Basalt library proposal raises questions |

Basalt library proposal raises questions

BASALT ” Sixteen months after midvalley voters approved a property tax increase to build an $11 million library in Basalt, major questions surfaced about the project on Tuesday.

In a joint meeting of the Basalt Town Council and Basalt Planning and Zoning Commission, some officials raised doubts about selling land for the facility while others questioned why the library district should be exempt from building affordable housing.

There was no indication the project will be derailed, but library district officials might face tough questions as the review progresses.

The Basalt Regional Library District wants to build a 21,000-square-foot facility on a site between the Basalt post office and skateboard park. It has a contract to purchase the 1.5-acre site from the town government.

The library district is working on the final design of the new facility and hopes to break ground this summer.

Planning commission member and former Basalt Mayor Rick Stevens said the community might be better off if the town leases the site to the library district rather than sells it.

If the town retained ownership, Stevens said, it might be able to do more with the site in the future, like build affordable housing. Only about half of the site can be developed now because of floodplain issues. However, Basalt is trying to mitigate flooding potential, so more of the site might be developable in the future.

Stevens also raised a question about the library district’s ability to build the new facility within budget. The design process took longer than library officials originally planned. Meanwhile, inflation in construction costs has jumped by double digits annually.

“Eleven million two years ago isn’t 11 million today,” said Stevens, a partner in Aspen Earthmoving. “I really have a concern they’re going to run out of money before they get this built.”

Michael Hassig, who is heading the architectural team for the library district, responded that a contractor has been consulted throughout the final design. The proposed facility can be built within the budget, he insisted.

Stevens’ suggestion that the site should be leased rather than sold to the library district caused some consternation among other members of the planning commission and Town Council. Councilman Glenn Rappaport said the decision was made 31⁄2 years ago to sell the site. It’s a “done deal” in his mind, he said.

Planning commission member Bernie Grauer said renegotiating the contract could cause delays in the library district’s planning. He said the community wants a new facility and would hold town officials accountable if there were further delays.

Stevens responded that he didn’t want to delay the project. He said he simply wants to do what he feels is best for the community.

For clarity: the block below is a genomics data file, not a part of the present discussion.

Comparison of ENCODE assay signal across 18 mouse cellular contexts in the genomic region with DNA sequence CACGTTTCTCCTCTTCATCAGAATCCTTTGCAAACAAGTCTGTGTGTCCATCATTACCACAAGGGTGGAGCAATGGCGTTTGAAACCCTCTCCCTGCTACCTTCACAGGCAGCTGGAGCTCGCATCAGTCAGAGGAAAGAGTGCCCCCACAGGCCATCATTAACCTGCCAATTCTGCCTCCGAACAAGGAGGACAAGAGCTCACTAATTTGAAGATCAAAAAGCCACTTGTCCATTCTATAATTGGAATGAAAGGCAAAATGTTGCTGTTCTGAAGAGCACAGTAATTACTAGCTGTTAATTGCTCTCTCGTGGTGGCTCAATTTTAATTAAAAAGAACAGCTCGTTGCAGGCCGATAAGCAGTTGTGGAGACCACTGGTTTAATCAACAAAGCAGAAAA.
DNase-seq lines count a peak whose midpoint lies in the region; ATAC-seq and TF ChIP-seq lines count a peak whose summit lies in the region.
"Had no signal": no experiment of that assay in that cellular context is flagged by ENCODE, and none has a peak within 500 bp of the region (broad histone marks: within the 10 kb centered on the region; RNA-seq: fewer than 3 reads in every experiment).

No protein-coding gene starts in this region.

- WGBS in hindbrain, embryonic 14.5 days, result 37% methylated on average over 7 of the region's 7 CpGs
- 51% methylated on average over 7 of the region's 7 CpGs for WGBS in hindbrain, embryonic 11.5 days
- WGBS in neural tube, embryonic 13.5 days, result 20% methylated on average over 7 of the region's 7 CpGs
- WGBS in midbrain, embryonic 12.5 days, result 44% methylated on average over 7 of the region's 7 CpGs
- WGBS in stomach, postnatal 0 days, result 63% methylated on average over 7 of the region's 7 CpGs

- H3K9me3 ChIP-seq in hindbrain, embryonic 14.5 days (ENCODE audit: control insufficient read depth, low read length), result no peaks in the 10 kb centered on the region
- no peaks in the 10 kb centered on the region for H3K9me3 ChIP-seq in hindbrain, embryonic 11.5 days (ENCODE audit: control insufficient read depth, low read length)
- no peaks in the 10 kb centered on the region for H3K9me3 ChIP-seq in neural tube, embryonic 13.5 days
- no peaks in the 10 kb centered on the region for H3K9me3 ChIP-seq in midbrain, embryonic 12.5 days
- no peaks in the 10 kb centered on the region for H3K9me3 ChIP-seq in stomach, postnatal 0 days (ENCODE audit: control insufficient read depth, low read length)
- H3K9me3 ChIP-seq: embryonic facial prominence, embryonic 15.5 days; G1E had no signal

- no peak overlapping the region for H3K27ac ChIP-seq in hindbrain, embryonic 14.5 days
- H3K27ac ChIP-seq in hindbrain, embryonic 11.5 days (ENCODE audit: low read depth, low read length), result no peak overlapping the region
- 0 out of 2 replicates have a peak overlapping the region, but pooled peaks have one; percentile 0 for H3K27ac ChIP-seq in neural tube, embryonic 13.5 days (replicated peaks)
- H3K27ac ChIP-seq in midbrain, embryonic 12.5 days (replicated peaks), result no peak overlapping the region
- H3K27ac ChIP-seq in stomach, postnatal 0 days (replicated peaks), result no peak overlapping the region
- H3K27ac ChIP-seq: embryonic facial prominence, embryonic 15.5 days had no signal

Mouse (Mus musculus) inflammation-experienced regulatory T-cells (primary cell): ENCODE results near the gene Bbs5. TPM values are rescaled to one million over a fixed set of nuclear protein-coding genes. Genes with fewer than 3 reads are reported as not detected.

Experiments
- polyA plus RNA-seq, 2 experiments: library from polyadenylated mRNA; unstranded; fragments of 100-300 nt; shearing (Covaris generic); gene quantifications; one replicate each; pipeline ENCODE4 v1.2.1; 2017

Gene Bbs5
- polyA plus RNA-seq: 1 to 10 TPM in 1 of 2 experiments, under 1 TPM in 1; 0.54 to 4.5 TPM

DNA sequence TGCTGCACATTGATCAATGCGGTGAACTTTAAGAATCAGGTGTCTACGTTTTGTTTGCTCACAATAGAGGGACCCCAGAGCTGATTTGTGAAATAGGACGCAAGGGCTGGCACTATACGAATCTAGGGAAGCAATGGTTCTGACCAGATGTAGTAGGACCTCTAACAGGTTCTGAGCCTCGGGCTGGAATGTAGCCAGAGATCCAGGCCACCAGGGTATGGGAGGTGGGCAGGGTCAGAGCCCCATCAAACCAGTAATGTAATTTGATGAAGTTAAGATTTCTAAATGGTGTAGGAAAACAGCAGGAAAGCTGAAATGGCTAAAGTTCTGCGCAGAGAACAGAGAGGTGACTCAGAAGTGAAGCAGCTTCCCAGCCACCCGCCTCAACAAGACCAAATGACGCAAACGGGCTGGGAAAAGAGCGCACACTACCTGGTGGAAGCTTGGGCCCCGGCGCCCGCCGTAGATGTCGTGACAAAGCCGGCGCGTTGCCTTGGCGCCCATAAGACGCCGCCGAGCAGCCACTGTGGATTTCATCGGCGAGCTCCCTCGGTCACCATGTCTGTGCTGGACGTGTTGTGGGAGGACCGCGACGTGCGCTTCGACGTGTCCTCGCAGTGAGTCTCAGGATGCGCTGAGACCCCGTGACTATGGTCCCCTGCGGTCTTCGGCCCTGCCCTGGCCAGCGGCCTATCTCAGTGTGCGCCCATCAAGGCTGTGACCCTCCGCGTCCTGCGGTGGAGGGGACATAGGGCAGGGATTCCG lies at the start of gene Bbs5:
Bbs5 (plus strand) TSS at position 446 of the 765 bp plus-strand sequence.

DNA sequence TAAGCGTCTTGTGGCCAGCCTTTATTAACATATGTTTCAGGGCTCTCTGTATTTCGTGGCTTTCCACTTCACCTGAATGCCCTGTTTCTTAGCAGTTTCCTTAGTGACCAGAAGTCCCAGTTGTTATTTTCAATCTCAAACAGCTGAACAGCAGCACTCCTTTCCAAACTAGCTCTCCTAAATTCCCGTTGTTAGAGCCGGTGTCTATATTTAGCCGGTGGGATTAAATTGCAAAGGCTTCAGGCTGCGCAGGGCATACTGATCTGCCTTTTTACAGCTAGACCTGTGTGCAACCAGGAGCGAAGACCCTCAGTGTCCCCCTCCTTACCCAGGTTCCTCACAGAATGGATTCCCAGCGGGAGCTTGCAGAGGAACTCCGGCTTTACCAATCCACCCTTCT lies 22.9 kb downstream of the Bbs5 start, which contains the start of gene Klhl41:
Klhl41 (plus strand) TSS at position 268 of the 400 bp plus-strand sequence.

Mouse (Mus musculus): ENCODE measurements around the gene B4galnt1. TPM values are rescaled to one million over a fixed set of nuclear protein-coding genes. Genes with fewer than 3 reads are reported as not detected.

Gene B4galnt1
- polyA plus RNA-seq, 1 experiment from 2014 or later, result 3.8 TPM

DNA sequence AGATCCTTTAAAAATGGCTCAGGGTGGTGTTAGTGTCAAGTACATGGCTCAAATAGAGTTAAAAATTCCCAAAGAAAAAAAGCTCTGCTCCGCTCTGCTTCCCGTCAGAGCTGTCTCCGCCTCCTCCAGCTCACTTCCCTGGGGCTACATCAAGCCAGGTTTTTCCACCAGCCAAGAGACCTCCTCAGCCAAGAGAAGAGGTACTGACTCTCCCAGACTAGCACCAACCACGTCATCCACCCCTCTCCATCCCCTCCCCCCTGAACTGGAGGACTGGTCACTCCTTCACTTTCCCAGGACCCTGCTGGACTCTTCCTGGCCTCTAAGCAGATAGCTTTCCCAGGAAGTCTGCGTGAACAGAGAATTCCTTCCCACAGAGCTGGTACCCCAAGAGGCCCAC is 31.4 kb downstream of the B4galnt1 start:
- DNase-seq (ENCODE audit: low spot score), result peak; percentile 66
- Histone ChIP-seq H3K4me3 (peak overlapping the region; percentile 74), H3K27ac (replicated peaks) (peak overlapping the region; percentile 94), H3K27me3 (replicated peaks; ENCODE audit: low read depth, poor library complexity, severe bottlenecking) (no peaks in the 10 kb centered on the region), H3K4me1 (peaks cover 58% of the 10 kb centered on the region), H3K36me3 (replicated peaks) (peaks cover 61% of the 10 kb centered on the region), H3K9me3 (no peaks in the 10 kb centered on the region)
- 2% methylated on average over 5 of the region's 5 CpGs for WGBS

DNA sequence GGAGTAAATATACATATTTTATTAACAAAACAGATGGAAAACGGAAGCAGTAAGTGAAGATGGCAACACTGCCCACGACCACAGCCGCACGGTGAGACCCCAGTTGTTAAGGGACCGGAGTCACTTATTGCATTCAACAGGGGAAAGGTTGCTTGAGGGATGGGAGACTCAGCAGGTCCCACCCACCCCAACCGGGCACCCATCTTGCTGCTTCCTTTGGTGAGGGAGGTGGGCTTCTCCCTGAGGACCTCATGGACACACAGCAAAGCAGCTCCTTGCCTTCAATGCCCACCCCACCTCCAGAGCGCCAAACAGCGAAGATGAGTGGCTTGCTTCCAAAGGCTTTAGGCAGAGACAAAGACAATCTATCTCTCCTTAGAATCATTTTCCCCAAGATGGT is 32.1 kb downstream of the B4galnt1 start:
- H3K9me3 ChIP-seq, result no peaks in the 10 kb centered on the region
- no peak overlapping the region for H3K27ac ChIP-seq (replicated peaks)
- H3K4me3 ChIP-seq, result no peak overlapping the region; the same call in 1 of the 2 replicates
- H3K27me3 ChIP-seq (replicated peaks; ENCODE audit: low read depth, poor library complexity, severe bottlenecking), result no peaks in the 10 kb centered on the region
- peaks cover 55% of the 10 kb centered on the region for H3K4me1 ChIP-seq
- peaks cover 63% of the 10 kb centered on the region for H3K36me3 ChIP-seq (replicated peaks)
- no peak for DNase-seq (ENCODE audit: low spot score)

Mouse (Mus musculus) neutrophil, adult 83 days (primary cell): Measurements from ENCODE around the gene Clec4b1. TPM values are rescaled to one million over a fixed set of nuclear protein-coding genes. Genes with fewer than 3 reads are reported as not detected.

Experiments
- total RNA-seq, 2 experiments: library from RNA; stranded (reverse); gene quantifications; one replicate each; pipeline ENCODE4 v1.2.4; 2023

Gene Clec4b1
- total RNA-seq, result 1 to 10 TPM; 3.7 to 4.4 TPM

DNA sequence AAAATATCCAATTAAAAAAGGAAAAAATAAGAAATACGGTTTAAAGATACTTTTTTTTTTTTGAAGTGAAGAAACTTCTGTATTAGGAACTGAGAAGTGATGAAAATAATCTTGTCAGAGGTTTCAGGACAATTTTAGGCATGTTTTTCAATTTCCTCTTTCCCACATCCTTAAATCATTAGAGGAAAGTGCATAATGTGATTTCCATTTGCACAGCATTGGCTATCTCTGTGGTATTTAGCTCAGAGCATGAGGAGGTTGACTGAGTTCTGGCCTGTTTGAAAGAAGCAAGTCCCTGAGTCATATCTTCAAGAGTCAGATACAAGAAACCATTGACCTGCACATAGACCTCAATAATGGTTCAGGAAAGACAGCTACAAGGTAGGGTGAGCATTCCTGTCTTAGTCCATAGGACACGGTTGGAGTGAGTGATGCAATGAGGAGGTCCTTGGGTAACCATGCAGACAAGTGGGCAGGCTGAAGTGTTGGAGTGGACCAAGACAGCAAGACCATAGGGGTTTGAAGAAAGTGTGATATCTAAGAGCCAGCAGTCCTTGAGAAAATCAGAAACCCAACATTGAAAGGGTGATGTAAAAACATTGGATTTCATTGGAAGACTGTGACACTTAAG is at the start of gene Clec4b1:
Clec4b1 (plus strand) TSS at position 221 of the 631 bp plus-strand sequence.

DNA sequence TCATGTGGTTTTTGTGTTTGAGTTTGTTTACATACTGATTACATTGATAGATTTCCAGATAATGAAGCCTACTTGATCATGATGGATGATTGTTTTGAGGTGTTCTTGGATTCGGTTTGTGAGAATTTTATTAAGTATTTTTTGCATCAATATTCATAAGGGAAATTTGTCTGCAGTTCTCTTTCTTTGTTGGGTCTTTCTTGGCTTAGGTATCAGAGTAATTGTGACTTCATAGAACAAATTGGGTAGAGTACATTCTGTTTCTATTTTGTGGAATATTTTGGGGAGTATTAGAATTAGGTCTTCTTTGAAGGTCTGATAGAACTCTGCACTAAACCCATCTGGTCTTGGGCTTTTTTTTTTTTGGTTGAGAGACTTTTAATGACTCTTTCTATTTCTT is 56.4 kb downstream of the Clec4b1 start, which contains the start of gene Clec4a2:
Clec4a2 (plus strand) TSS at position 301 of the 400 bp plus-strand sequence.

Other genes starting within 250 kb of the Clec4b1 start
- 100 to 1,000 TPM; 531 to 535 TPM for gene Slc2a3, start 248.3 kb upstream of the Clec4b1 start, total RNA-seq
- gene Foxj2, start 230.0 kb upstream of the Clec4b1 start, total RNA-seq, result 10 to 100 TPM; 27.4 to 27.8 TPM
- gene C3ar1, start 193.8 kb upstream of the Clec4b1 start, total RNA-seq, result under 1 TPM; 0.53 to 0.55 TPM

Councilman Gary Tennenbaum also said a lease of the site might make more sense than a sale.

Another point of contention was affordable housing. In a memorandum of understanding with the library district, the town government previously said no affordable housing would be required. In addition, the town staff has determined that the library wasn’t a commercial facility, so it is exempt from building affordable housing.

Planning commission member Brian Dillard said the exemption makes no sense. The town government requires every developer who proposes a project to meet strict affordable housing requirements, he noted. Dillard suggested that the library district shouldn’t be held to a different, lower standard.

Dillard also said the library district should take advantage of the opportunity to build housing while it is under construction. The district has experienced trouble recruiting and retaining a director in recent years, in part because of the high cost of living in the area. Library district officials acknowledged that employee housing is a concern, but one they weren’t prepared to deal with at the new library site.

No action was taken Tuesday night on the library district’s proposed new facility. The planning commission will resume the review next Tuesday and then forward a recommendation to the Town Council.

Support Local Journalism

Support Local Journalism

Readers around Aspen and Snowmass Village make the Aspen Times’ work possible. Your financial contribution supports our efforts to deliver quality, locally relevant journalism.

Now more than ever, your support is critical to help us keep our community informed about the evolving coronavirus pandemic and the impact it is having locally. Every contribution, however large or small, will make a difference.

Each donation will be used exclusively for the development and creation of increased news coverage.

For tax deductible donations, click here.

Start a dialogue, stay on topic and be civil.
If you don't follow the rules, your comment may be deleted.

User Legend: iconModerator iconTrusted User